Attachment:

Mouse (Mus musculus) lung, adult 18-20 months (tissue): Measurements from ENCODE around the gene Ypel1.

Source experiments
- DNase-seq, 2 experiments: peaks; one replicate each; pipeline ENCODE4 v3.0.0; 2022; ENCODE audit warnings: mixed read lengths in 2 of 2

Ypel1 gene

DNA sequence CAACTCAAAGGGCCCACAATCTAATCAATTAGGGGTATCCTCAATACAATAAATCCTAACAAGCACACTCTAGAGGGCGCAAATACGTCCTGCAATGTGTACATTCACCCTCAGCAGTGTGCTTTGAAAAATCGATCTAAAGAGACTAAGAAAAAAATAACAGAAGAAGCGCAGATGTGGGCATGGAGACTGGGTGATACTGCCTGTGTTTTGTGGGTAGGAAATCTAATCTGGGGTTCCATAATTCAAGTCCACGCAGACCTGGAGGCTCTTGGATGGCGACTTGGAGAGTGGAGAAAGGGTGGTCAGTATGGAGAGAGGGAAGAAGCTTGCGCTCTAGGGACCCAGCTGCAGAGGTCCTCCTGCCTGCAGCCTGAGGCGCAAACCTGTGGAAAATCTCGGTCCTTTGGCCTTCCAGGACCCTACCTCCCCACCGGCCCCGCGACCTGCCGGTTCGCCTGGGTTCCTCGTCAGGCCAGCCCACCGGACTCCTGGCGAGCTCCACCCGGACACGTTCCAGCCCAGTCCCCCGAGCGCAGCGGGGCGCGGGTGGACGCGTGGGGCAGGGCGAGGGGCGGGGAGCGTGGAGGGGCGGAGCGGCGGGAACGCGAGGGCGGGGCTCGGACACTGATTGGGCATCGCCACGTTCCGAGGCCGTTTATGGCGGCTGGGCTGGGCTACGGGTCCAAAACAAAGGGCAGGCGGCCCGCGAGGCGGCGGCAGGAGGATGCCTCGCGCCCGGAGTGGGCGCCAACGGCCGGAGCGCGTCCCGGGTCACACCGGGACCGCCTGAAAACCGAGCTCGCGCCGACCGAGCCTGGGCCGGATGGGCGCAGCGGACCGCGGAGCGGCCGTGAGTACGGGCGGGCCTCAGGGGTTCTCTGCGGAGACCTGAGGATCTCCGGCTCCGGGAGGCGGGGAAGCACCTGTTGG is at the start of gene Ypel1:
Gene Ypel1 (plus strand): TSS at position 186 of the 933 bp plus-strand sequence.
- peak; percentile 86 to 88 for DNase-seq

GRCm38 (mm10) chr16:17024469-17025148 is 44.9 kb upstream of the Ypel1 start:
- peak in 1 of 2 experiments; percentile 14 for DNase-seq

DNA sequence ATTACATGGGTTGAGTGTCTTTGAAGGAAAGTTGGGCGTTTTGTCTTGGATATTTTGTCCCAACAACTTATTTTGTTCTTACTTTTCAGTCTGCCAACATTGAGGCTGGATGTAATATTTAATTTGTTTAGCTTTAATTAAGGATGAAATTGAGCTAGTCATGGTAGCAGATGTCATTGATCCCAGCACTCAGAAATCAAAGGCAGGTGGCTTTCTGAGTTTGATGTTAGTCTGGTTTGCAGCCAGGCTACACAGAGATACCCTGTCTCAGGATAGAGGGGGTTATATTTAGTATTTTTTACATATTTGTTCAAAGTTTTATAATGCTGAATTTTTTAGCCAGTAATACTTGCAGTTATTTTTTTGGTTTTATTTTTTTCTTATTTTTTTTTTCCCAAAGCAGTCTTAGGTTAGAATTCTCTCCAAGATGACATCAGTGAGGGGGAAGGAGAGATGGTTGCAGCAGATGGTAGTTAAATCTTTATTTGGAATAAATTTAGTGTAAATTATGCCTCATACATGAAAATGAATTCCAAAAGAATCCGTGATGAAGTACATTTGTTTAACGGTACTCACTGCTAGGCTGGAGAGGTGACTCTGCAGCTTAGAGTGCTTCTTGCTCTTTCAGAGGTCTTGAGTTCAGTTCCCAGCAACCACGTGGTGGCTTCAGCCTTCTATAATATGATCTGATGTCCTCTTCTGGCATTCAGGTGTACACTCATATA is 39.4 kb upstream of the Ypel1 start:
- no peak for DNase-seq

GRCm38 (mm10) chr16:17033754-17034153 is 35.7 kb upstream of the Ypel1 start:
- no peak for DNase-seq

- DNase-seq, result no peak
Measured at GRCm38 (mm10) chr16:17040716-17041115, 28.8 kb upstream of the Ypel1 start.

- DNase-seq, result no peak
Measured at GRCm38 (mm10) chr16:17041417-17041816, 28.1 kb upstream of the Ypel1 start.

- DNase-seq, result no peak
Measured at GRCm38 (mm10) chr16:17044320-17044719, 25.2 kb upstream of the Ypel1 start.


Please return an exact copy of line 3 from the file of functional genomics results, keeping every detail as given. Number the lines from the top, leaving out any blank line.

- DNase-seq, 2 experiments: peaks; one replicate each; pipeline ENCODE4 v3.0.0; 2022; ENCODE audit warnings: mixed read lengths in 2 of 2